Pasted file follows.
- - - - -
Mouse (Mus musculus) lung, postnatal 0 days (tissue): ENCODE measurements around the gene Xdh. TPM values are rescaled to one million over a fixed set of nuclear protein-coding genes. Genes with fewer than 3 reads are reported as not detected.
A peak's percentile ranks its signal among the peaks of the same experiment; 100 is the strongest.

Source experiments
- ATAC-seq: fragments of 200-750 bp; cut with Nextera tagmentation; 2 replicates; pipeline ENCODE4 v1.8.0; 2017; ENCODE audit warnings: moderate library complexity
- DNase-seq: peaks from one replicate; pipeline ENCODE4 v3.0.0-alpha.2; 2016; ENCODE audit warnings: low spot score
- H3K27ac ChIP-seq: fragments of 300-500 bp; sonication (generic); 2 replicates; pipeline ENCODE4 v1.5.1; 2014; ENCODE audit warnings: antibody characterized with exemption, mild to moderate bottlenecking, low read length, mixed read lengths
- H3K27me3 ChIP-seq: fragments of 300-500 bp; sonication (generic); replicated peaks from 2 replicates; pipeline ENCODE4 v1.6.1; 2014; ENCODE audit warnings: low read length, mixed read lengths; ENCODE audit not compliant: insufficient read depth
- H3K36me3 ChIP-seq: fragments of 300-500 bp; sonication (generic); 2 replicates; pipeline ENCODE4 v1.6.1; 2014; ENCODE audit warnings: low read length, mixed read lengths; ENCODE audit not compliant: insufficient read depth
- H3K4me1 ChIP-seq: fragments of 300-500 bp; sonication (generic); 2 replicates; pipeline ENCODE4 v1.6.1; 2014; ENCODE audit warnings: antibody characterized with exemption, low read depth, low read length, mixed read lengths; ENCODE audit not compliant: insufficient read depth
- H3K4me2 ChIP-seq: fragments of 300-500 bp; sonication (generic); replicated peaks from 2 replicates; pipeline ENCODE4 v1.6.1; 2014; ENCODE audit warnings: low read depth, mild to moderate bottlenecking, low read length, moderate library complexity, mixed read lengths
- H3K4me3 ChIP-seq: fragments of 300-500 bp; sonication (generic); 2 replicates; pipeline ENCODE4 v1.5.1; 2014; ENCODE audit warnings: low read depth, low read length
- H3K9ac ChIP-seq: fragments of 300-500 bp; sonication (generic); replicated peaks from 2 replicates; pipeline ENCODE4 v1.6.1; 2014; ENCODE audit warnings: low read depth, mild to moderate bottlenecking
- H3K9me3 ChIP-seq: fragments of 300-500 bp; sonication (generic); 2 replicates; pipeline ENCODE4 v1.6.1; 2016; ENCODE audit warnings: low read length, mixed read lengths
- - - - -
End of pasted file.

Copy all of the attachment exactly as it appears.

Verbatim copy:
Mouse (Mus musculus) lung, postnatal 0 days (tissue): ENCODE measurements around the gene Xdh. TPM values are rescaled to one million over a fixed set of nuclear protein-coding genes. Genes with fewer than 3 reads are reported as not detected.
A peak's percentile ranks its signal among the peaks of the same experiment; 100 is the strongest.

Source experiments
- ATAC-seq: fragments of 200-750 bp; cut with Nextera tagmentation; 2 replicates; pipeline ENCODE4 v1.8.0; 2017; ENCODE audit warnings: moderate library complexity
- DNase-seq: peaks from one replicate; pipeline ENCODE4 v3.0.0-alpha.2; 2016; ENCODE audit warnings: low spot score
- H3K27ac ChIP-seq: fragments of 300-500 bp; sonication (generic); 2 replicates; pipeline ENCODE4 v1.5.1; 2014; ENCODE audit warnings: antibody characterized with exemption, mild to moderate bottlenecking, low read length, mixed read lengths
- H3K27me3 ChIP-seq: fragments of 300-500 bp; sonication (generic); replicated peaks from 2 replicates; pipeline ENCODE4 v1.6.1; 2014; ENCODE audit warnings: low read length, mixed read lengths; ENCODE audit not compliant: insufficient read depth
- H3K36me3 ChIP-seq: fragments of 300-500 bp; sonication (generic); 2 replicates; pipeline ENCODE4 v1.6.1; 2014; ENCODE audit warnings: low read length, mixed read lengths; ENCODE audit not compliant: insufficient read depth
- H3K4me1 ChIP-seq: fragments of 300-500 bp; sonication (generic); 2 replicates; pipeline ENCODE4 v1.6.1; 2014; ENCODE audit warnings: antibody characterized with exemption, low read depth, low read length, mixed read lengths; ENCODE audit not compliant: insufficient read depth
- H3K4me2 ChIP-seq: fragments of 300-500 bp; sonication (generic); replicated peaks from 2 replicates; pipeline ENCODE4 v1.6.1; 2014; ENCODE audit warnings: low read depth, mild to moderate bottlenecking, low read length, moderate library complexity, mixed read lengths
- H3K4me3 ChIP-seq: fragments of 300-500 bp; sonication (generic); 2 replicates; pipeline ENCODE4 v1.5.1; 2014; ENCODE audit warnings: low read depth, low read length
- H3K9ac ChIP-seq: fragments of 300-500 bp; sonication (generic); replicated peaks from 2 replicates; pipeline ENCODE4 v1.6.1; 2014; ENCODE audit warnings: low read depth, mild to moderate bottlenecking
- H3K9me3 ChIP-seq: fragments of 300-500 bp; sonication (generic); 2 replicates; pipeline ENCODE4 v1.6.1; 2016; ENCODE audit warnings: low read length, mixed read lengths